In 2017, a research team formed by Nagoya University and other institutions announced the discovery of an unknown giant void inside the Great Pyramid of Giza located in Egypt. The government of Egypt designated the Higashi Nippon International University for “The Great Pyramid Project” launched in April 2018.
Hitachi and ImageOne partnered up to capture and document the insides of the Great Pyramid Giza in Egypt.
Mr. Sakuji Yoshimura, President of Higashi Nippon International University and project leader, recalls: “The Minister of Antiquities from Egypt called, and wanted to know if this announcement could be verified scientifically. Pix4D, therefore, started a scientific verification process where the inside of the pyramid was scanned with cameras and the data converted to 3D models.”
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Using the right tools for the project of the Great Pyramid Giza
JEPICO, with its high-performance 100-million pixel camera, and Hitachi Systems, which has advanced technical capabilities and extensive experience in 3D modeling with images using Pix4Dmapper, joined this project as partners.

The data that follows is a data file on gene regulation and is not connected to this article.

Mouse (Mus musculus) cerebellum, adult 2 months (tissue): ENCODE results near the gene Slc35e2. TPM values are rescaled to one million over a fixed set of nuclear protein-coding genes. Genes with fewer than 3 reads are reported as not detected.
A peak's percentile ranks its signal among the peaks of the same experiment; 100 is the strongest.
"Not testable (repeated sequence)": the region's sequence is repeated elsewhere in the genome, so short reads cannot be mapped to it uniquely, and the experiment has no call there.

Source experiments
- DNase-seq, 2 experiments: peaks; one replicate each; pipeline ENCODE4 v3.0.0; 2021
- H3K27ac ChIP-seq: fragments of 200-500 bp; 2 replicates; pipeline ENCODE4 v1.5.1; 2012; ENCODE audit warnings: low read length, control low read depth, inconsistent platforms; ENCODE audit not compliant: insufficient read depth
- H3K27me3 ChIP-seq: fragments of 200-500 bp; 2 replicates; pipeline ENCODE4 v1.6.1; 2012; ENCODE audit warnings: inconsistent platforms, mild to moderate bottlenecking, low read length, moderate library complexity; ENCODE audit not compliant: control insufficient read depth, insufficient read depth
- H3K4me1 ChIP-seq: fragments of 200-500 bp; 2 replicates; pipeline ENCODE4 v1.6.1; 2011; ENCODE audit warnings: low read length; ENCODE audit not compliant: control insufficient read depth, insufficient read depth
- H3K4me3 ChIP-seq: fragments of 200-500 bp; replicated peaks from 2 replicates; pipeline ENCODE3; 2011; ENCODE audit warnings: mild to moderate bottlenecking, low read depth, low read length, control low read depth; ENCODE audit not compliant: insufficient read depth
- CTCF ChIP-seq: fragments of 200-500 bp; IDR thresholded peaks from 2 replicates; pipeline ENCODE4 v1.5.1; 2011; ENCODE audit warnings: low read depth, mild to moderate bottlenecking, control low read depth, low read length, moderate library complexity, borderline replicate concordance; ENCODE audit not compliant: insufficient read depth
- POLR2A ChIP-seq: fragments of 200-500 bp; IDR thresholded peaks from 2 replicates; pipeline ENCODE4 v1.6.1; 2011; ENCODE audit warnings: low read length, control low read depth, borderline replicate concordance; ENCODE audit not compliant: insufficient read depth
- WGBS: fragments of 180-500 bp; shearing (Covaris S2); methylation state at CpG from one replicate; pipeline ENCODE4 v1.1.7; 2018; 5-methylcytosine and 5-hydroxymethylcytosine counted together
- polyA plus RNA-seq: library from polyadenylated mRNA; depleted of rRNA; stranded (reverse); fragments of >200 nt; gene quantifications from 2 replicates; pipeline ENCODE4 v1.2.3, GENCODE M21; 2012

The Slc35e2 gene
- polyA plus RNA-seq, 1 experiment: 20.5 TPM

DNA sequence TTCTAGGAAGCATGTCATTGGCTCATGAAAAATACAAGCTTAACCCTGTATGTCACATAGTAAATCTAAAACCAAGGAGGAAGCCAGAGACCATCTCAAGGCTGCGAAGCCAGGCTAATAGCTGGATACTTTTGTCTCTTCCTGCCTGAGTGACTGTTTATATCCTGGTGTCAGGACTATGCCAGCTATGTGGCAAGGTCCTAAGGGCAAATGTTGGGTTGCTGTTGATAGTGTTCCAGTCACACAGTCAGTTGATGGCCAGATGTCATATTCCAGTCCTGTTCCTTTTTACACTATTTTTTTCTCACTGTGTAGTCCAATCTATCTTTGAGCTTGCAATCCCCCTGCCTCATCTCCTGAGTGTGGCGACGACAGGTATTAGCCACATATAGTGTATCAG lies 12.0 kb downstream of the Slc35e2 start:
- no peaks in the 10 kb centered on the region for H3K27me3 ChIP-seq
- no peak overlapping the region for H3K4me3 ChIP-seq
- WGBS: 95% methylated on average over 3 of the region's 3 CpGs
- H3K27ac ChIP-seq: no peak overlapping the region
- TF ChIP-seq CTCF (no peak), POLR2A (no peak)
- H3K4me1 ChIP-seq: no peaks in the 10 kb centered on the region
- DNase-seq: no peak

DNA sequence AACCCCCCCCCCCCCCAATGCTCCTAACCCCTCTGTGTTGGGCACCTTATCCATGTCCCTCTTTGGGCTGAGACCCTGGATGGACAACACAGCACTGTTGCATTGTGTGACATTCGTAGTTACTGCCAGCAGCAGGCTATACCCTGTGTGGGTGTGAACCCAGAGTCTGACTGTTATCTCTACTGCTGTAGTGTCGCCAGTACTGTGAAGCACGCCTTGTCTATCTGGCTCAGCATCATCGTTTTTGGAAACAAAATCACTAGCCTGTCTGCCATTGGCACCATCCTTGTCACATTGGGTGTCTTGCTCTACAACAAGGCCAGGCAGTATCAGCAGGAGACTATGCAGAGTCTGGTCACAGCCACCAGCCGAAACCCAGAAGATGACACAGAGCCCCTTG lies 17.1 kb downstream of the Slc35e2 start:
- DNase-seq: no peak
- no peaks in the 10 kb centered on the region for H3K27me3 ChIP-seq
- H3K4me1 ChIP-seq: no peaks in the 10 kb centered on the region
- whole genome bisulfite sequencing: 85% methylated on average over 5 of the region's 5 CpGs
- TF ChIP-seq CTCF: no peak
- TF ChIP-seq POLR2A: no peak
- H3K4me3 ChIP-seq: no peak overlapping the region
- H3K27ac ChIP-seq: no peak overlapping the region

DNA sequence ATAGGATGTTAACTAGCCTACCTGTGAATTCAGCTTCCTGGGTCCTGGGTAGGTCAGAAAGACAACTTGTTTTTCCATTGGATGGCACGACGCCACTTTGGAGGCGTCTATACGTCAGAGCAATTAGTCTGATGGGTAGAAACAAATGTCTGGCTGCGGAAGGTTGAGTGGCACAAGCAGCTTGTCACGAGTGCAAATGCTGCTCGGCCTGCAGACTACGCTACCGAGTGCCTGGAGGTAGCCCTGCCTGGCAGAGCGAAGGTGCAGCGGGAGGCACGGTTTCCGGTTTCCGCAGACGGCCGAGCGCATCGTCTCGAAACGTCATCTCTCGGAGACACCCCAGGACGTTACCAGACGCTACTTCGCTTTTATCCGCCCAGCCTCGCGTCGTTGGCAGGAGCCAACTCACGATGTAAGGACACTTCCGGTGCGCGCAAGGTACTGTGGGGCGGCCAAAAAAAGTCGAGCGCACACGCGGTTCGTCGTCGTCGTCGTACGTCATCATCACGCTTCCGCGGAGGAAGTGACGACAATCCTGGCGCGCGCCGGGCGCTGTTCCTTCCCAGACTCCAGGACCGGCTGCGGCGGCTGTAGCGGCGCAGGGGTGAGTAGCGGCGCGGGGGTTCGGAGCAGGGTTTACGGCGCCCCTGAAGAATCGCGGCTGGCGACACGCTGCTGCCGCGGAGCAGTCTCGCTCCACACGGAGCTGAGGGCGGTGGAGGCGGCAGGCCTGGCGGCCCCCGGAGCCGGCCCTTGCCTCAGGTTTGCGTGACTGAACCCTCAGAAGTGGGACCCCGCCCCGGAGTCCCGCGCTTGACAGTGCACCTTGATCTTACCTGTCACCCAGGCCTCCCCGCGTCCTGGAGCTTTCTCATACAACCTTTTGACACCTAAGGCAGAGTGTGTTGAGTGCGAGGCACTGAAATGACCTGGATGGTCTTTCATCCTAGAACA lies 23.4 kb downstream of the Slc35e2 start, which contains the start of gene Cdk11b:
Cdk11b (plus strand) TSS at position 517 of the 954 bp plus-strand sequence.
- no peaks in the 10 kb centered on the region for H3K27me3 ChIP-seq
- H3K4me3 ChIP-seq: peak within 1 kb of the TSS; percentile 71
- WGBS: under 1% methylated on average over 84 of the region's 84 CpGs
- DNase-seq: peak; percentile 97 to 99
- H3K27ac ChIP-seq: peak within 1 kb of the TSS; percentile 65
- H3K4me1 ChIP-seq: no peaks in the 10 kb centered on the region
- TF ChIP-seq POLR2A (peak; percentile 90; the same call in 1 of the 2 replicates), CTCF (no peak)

The key to accurately modeling the interior of the Great Pyramid, where lighting conditions are challenging, was the project members’ know-how in capturing data, as well as the technical expertise in utilizing various features of Pix4Dmapper software. Even for the dark and narrow King’s Chamber inside the Great Pyramid, the team succeeded in generating an accurate 3D model that provides a faithful reproduction of the real colors and shapes.
Now that remote investigation is enabled by accurate 3D reconstructions, the team has hopes for new archeological discoveries, such as the ability to distinguish materials by their image color.
Mr. Yoshimura comments, “I was simply astounded at how, instead of using CGI for reproduction or similar methods, real images were used for the modeling, using the colors of the actual objects. Clear and sharp images and videos like these of the King’s Chamber have never been seen before and will be extremely useful in future pyramid studies.”